Publisher: Stanford University Press (March 4, 2015)
“[This book] is overflowing with excellent and challenging explorations of photography and the extensive interaction of photography with visual life. Silverman provides a superb overview of photographic making and thinking . . . Her intensive investigation of ideas and pictures through careful analysis of the writing of significant authors is remarkable and very effective in communicating her broad investigation of photography’s effects on human thought and action. The writing is excellent and makes for satisfying reading . . . Highly recommended.”—C. Chiarenza, Choice
“This is a lovely, intriguing book, powerfully argued, compellingly illustrated—a major provocation. Challenging all the ways we’re so used to thinking about photography, its richly textured counter-history invites us to rethink the very meaning of the ‘analogue’ in the contemporary digital age.”— Rebecca Comay, University of Toronto
“A masterly account of how photography strengthens the binds that connect us with others and the world, this book argues that each picture holds within the instant of its making an opportunity to see anew the dense and entangled relationships that ground our understanding of what it means to be here.”—Paul Chan, artist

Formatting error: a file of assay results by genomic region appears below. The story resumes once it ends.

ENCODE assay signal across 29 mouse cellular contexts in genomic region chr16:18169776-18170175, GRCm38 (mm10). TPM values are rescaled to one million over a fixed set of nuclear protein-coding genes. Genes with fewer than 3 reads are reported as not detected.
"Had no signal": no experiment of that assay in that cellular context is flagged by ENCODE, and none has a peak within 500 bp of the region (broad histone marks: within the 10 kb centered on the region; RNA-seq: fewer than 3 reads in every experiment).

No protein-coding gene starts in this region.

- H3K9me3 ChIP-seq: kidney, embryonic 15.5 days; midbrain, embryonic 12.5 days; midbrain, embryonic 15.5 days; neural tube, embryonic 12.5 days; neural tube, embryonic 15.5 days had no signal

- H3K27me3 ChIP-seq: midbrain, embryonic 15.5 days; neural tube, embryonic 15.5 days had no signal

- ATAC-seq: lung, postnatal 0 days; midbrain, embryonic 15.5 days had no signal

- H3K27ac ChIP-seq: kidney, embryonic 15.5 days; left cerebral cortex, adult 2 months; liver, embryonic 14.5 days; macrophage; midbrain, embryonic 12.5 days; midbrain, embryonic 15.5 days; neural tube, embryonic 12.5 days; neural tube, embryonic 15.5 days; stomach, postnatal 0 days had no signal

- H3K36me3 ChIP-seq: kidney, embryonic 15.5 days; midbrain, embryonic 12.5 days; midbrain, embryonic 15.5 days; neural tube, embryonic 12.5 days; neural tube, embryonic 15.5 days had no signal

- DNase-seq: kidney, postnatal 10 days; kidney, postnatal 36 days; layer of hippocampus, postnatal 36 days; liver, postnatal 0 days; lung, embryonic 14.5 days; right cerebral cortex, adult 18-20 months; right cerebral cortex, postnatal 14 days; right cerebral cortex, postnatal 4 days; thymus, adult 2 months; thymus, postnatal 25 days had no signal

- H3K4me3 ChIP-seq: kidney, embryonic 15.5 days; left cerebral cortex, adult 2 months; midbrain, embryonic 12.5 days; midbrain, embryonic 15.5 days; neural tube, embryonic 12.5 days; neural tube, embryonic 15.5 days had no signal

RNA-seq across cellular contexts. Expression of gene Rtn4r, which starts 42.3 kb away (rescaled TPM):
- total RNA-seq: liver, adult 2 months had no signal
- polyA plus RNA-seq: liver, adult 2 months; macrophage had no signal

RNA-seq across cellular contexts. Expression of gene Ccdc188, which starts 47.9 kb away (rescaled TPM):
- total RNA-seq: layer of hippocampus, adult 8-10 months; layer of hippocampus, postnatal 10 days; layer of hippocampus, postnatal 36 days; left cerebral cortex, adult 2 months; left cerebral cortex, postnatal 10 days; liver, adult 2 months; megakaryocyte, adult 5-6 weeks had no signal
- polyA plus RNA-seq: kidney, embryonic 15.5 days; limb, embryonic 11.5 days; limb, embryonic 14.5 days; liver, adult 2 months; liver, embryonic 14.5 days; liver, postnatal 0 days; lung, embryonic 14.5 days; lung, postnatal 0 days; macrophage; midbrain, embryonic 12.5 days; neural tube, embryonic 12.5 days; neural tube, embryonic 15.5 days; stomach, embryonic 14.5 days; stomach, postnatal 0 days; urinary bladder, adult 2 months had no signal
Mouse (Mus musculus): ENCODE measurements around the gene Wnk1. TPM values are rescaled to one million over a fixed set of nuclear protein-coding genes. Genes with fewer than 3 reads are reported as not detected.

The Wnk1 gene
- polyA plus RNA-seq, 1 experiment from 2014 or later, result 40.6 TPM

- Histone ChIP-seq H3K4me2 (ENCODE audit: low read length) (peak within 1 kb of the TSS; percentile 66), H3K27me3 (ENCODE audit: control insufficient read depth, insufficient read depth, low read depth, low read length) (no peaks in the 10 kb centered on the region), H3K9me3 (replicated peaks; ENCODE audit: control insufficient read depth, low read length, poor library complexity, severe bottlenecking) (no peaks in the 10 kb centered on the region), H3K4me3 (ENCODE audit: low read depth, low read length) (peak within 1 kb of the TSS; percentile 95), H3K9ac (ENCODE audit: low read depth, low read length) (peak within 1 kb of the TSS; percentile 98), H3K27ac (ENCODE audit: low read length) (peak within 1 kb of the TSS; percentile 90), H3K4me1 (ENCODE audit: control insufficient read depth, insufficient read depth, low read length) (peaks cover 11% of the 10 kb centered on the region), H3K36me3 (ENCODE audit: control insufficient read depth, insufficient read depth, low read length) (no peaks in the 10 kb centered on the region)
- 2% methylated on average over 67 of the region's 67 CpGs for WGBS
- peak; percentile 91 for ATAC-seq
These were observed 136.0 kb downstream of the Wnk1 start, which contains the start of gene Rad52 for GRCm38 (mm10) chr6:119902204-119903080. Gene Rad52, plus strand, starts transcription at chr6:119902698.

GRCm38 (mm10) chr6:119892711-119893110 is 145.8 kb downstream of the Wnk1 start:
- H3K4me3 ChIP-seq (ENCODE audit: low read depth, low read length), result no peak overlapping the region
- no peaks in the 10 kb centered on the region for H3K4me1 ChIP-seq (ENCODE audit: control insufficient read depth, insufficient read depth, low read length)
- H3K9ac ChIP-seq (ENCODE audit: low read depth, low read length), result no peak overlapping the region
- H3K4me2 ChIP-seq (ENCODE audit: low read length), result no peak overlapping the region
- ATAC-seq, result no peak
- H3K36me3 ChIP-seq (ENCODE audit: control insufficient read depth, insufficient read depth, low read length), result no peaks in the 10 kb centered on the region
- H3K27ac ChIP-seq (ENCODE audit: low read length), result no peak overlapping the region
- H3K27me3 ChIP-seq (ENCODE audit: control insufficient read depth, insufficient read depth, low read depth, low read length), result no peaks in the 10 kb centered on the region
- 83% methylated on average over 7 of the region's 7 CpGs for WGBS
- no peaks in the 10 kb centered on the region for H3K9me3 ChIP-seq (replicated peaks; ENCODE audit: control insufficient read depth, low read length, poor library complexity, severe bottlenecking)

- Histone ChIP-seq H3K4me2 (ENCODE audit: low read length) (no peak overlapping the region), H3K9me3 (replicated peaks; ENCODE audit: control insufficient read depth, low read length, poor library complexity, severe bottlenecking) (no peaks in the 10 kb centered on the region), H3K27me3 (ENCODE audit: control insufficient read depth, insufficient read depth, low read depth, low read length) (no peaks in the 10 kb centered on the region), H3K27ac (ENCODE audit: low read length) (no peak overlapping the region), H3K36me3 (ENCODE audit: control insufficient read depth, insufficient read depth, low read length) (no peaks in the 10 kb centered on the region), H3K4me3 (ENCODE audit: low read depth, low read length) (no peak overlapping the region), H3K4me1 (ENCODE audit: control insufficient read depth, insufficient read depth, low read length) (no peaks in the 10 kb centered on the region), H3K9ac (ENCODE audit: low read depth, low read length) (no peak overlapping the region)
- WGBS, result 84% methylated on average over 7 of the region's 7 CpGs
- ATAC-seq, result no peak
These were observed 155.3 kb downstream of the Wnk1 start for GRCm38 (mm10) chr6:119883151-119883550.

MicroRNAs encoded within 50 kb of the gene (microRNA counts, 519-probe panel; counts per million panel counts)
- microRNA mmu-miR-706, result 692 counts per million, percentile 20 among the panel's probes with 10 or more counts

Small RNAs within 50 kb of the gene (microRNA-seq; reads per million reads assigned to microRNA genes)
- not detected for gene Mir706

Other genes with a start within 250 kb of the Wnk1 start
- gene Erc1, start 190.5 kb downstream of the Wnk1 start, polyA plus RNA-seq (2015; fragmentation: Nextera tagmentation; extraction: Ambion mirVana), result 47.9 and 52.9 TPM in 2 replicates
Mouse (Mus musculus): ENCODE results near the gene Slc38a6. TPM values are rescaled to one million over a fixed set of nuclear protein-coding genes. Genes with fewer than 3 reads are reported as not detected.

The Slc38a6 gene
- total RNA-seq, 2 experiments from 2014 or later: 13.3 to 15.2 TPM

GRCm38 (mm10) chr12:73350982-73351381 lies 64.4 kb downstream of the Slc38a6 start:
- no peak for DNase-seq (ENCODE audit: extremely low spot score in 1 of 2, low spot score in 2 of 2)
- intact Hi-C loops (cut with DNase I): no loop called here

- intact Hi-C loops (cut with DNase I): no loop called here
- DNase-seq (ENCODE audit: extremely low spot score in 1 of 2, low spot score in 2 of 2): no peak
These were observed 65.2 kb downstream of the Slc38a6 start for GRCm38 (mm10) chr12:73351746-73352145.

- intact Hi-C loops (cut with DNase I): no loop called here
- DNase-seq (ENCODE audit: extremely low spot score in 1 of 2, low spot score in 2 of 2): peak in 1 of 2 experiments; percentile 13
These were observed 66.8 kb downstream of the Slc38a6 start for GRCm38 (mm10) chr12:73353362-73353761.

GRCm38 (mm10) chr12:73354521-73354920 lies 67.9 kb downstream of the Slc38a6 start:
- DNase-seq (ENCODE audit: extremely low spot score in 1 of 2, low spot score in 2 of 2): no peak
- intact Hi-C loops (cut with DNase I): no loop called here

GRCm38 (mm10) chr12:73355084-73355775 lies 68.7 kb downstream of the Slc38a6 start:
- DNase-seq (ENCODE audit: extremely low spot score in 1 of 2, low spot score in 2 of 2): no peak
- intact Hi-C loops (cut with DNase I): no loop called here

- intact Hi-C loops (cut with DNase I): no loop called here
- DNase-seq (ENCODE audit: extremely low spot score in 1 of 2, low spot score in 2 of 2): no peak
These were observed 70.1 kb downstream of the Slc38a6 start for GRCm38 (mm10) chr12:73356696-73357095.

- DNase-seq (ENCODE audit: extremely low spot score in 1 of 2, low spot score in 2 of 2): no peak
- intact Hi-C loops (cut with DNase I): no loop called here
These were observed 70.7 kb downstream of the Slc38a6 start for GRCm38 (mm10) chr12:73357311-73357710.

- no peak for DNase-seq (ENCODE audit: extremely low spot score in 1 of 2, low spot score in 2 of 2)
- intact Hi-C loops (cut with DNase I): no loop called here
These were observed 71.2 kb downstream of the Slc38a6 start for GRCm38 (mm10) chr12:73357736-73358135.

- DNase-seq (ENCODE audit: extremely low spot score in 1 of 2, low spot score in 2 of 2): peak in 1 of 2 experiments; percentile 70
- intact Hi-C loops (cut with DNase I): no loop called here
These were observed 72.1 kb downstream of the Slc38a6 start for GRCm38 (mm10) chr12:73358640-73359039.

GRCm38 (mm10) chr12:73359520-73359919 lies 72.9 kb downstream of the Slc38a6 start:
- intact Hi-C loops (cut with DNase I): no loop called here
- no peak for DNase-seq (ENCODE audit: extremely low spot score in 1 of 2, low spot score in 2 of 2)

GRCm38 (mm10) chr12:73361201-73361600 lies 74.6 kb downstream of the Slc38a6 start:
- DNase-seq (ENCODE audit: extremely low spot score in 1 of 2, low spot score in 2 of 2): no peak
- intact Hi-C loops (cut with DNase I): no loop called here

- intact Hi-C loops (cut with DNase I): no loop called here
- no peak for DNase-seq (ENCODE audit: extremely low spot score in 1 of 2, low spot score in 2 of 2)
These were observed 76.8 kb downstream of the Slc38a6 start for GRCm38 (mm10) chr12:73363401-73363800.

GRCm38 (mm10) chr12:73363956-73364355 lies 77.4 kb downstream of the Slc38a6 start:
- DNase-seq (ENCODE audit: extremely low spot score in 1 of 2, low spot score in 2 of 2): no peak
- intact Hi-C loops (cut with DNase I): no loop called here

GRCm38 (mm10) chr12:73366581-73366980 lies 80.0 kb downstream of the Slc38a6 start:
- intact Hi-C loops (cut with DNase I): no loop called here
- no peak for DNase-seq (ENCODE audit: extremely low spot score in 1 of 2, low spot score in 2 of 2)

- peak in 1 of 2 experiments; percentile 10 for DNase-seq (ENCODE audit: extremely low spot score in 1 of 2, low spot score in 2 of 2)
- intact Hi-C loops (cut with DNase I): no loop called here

“Not simply a new counter-history, The Miracle of Analogy marks a paradigm shift after which photography will never again be thought of in the same way. Kaja Silverman’s book sets the stage for future debates about the range of photography studies.”—Natalia Brizuela, University of California, Berkeley
“The Miracle of Analogy is a must-read. Driven by careful study of various practitioners while masterfully juggling historical analysis with theoretical insight, Silverman unearths a missed opportunity in understanding what photography was, is, and will be.”—Jacques Khalip, Brown University
About the Author
Kaja Silverman is Keith L. and Katherine Sachs Professor of Contemporary Art at the University of Pennsylvania. She is the author, most recently, of Flesh of My Flesh (SUP, 2009).